Mineralogical and geochemical results. (a) Comparison of the Raman spectrum of sample 19MM01 and the RRUFF project nepouite reference spectrum13. Green arrows emphasize differences between the RRUFF spectrum and sample 19MM01. (b) Spectrum obtained on a nepouite crystal from a sample of the Royal Belgian Institute of Natural Sciences collection. Raman shift values of the major peaks are displayed. (c) Sample 19MM01 from which the experimental spectrum was obtained. (d) Mg–Si–Ni and (e) Zn–Si–Ni relative grades ternary diagrams obtained by EPMA and compared with results from literature12. Ellipses and arrows emphasize the general tendency observed for samples 12MM07 and 19MM01. Lizardite-nepouite solid solution15 (d) and stoechiometric Ni–Zn substitution in nepouite (e) are also displayed.

Comparisons with reference spectra showed a close match, but each peak of our samples exhibits a slight shift (5–30 cm−1) towards higher Raman wavenumbers, and the peaks located c. 180 and 210 cm−1 present a strong intensity inversion (Fig. 2a). The variations may be attributed to various factors, such as a difference in the incident laser wavelength, crystal defects, different techniques during sample preparation, chemical substitutions and others. The sample’s Raman spectrum is also much closer to reference nepouite spectra13 than to reference pecoraite spectra14.

Speleothem geochemistry

Inductively coupled plasma mass spectrometry (ICP-MS) analyses on bulk green speleothem samples confirm that these speleothems are enriched in chalcophile elements: 3420–27,300 ppm Ni as well as Mg (300–2600 ppm), As (132–792 ppm), Sb (0.3–2.7 ppm) and Pb (5–12 ppm). These results are higher than the white speleothem grades (80 ppm Ni, 60 ppm Mg, 187 ppm As, 0.3 ppm Sb and < 5 ppm Pb). We therefore conclude that all these elements are linked to nepouite rather than pure aragonite or calcite.

Backscattered electron views obtained by scanning electron microscopy (SEM) show an important compositional contrast between aragonite and nepouite (Fig. 1h), as the latter contains heavier chemical elements than the former (mostly Ni). The phases shown on the secondary electron view (Fig. 1i) exhibit a flat and lamellar morphology, typically observed in nepouite and different from pecoraite morphology, which is cylindrical11,12. Electron probe micro analysis (EPMA) performed on several nepouite phases from three separate samples allowed us to determine general structural formulae for nepouite from each sample (Table 1).

Table 1 Nepouite structural formulae based on EPMA measurements of 3 nepouite-bearing samples.

All formulae were calculated considering 14 negative charges. These formulae agree solidly with the theoretical formula for nepouite [(Ni,Mg)3Si2O5(OH)4)]15. However, the Zn grade is too high in samples 12MM07 and 19MM01 to be considered to be traces (up to 11.5 wt% Zn, see Supplementary Data). Such a high grade of Zn in nepouite constitutes a newly discovered substitution range, as Zn is always reported as traces in other nepouite deposits (about 200 ppm (Campello Monti)12, 28–248 ppm (Sulawesi Island)16). Si, Ni, Mg and Zn proportions are displayed in Fig. 2d,e. Measurements from sample 12MM01 lie close to the theoretical lizardite-nepouite isomorphous series (Mg substituting for Ni)15. Those from samples 12MM07 and 19MM01 diverge strongly from it, with a very clear Zn substitution for Ni at a constant Mg grade.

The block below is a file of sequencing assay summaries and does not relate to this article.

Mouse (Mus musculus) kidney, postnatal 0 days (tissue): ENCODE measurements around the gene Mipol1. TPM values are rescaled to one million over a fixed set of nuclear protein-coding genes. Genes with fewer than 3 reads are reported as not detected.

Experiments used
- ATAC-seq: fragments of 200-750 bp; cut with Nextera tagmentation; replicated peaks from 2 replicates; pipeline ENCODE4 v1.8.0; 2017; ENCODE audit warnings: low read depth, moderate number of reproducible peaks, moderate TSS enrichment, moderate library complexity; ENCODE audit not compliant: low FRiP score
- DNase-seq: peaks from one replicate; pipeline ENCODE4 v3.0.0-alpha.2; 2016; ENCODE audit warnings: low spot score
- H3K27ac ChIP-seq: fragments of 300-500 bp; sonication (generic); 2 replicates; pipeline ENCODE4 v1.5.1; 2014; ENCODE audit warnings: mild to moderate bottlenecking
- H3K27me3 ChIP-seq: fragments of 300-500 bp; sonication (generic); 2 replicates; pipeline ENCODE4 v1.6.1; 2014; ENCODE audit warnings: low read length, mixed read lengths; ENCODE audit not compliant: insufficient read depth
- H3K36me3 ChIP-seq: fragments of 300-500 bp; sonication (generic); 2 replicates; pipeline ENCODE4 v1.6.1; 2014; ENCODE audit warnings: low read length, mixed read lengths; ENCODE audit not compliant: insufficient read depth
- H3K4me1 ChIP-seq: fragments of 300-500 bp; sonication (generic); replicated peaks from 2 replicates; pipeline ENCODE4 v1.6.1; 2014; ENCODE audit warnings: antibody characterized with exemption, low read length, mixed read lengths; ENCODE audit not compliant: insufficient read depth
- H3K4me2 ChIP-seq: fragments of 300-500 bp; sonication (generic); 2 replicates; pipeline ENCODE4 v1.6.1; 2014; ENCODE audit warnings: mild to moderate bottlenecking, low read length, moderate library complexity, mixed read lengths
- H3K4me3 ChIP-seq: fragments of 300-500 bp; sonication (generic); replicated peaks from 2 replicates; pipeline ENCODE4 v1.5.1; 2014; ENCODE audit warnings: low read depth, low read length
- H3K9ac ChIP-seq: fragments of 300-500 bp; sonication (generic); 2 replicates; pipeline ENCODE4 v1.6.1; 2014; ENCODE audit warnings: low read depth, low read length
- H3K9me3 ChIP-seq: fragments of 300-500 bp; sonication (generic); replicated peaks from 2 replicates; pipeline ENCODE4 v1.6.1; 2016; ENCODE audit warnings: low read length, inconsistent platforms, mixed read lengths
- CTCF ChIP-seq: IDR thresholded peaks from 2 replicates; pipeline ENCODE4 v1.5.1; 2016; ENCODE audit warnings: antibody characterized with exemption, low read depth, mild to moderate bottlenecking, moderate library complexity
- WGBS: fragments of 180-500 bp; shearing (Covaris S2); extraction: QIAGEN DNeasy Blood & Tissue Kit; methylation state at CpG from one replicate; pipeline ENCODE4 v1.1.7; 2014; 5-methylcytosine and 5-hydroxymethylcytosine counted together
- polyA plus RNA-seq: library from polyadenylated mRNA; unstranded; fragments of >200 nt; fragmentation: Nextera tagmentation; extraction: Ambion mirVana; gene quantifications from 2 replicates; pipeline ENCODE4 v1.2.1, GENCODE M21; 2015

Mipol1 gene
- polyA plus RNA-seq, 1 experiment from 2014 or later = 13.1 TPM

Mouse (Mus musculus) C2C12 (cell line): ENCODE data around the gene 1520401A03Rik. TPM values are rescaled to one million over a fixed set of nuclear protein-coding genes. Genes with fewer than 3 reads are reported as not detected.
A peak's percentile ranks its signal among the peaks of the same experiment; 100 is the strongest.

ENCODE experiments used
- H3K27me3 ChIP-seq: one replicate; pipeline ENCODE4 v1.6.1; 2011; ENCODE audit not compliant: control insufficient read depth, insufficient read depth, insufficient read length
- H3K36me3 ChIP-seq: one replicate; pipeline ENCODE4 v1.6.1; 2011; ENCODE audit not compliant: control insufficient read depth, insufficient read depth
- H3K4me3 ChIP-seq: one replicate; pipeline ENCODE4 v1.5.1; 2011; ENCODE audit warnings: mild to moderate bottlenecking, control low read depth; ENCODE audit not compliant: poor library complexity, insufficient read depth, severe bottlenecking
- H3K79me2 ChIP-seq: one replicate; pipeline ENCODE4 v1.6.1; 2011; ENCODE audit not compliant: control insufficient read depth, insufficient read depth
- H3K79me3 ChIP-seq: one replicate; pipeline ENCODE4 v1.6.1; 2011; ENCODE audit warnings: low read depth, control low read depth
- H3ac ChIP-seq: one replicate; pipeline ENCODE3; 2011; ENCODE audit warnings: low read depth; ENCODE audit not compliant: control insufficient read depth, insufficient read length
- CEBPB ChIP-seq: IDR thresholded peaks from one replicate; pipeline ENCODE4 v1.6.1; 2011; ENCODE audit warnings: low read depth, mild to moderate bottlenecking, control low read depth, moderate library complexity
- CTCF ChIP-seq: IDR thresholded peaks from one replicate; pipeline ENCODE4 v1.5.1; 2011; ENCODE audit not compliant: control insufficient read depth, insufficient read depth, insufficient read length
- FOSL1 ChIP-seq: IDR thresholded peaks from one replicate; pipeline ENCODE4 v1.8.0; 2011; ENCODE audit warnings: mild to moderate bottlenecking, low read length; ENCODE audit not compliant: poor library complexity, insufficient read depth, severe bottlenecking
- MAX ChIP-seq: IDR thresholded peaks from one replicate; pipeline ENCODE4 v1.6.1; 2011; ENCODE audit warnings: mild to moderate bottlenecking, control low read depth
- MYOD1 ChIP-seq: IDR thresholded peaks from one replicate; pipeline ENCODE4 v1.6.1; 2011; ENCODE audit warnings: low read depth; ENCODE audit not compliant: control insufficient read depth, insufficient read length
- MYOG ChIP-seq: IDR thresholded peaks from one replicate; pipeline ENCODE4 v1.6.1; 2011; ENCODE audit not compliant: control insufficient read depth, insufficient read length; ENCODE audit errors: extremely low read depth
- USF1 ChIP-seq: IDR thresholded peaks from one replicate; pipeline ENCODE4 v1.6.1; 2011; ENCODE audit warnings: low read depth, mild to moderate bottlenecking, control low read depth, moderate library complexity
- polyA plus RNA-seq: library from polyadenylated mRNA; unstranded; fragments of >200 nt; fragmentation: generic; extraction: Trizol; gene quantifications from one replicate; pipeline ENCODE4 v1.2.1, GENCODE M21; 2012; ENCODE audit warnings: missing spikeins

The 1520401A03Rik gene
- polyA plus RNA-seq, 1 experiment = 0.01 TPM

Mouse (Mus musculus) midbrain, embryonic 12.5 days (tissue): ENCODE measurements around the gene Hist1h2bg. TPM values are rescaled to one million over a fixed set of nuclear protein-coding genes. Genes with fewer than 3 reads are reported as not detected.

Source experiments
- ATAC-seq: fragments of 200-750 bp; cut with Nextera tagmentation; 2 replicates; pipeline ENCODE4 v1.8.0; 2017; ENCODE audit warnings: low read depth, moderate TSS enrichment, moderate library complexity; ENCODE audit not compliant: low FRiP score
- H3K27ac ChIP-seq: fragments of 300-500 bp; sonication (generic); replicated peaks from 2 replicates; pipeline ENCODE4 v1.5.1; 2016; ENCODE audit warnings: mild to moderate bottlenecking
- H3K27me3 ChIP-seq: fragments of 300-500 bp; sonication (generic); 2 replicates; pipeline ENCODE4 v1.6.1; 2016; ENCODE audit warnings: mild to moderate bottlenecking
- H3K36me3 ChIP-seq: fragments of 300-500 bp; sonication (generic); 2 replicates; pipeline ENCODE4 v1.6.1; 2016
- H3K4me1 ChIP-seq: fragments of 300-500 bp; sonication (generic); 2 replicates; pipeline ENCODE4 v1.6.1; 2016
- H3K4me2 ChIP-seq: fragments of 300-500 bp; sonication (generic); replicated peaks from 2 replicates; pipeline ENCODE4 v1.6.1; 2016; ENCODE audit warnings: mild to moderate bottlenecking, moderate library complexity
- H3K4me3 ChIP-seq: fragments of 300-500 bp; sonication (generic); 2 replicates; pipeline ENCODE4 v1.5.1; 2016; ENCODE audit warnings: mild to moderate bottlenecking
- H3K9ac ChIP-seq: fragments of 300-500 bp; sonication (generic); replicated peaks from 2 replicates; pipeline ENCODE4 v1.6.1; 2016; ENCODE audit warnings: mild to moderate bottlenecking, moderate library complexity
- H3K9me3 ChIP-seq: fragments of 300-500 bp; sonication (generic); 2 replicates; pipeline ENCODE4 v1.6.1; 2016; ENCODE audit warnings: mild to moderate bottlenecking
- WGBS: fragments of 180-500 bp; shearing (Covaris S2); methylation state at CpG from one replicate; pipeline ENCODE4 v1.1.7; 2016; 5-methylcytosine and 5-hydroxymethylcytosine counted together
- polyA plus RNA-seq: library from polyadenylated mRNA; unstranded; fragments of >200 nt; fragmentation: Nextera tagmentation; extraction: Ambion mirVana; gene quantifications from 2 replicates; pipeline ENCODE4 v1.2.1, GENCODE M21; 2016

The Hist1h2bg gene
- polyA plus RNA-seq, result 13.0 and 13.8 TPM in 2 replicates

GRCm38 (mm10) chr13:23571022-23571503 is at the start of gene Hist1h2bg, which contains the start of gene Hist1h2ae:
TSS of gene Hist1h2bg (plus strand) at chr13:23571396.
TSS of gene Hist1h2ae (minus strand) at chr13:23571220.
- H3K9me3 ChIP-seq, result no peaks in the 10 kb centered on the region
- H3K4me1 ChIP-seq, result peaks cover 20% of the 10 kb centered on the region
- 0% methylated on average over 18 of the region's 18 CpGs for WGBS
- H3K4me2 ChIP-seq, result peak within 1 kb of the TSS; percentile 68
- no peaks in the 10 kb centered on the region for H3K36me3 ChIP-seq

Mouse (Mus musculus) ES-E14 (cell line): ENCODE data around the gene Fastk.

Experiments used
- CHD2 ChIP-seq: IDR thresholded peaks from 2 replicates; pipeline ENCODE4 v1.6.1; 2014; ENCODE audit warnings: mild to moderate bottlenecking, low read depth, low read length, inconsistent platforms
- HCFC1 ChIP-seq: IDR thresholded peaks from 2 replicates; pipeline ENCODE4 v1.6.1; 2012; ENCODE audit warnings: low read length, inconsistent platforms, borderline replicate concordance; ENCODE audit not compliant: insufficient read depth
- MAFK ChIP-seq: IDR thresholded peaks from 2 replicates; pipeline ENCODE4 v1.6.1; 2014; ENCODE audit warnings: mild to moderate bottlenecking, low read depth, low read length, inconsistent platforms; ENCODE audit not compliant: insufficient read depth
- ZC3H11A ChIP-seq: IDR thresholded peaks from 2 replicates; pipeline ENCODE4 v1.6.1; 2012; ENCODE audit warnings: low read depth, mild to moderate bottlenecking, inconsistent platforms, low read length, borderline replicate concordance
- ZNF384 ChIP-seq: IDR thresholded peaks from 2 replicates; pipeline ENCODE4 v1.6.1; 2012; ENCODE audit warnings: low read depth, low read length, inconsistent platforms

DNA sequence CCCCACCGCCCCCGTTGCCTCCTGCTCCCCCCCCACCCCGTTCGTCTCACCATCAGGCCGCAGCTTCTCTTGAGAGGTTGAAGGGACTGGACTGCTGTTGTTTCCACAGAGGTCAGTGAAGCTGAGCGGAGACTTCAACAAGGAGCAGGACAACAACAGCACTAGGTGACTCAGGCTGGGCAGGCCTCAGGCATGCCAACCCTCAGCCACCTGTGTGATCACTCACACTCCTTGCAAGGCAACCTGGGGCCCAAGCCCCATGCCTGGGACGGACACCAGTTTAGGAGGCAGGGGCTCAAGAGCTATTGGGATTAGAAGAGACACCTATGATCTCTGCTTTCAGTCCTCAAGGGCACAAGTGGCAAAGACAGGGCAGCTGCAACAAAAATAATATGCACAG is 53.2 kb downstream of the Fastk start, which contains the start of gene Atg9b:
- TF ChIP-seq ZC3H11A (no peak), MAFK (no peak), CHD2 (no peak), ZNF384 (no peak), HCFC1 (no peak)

To unravel the origin of metals in nepouite, a geological survey was carried out at Mont Marcou. Specifically, water circulation from the surface was studied, and the bedrock was characterized and sampled. Water sources were surveyed (Supplementary Fig. 2 online) and chemically analyzed (Supplementary Table 1 online). The one located closest to the cave chambers where nepouite is found, labeled MMA 3, contains a Ni concentration of 320 ppm, compared to less than 10 ppm in every other source sampled. The search for the origin of this high Ni grade led to the discovery of pyrite-rich zones within the Marcory formation. X-ray fluorescence analyses on those pyrite-bearing sandstone samples showed significative grades of Ni (up to 453 ± 134 ppm), Zn (up to 87 ± 9 ppm) and As (up to 204 ± 16 ppm).


Nepouite is the mineral phase at the origin of the green color of speleothems in the Aven du Marcou. Such Ni-bearing phyllosilicates are most commonly found in serpentinite hydrothermal and/or supergene alteration profiles of ophiolitic rocks (e.g. 17,18,19,20). This section aims to provide an explanation of the processes that could explain its formation in the Aven du Marcou.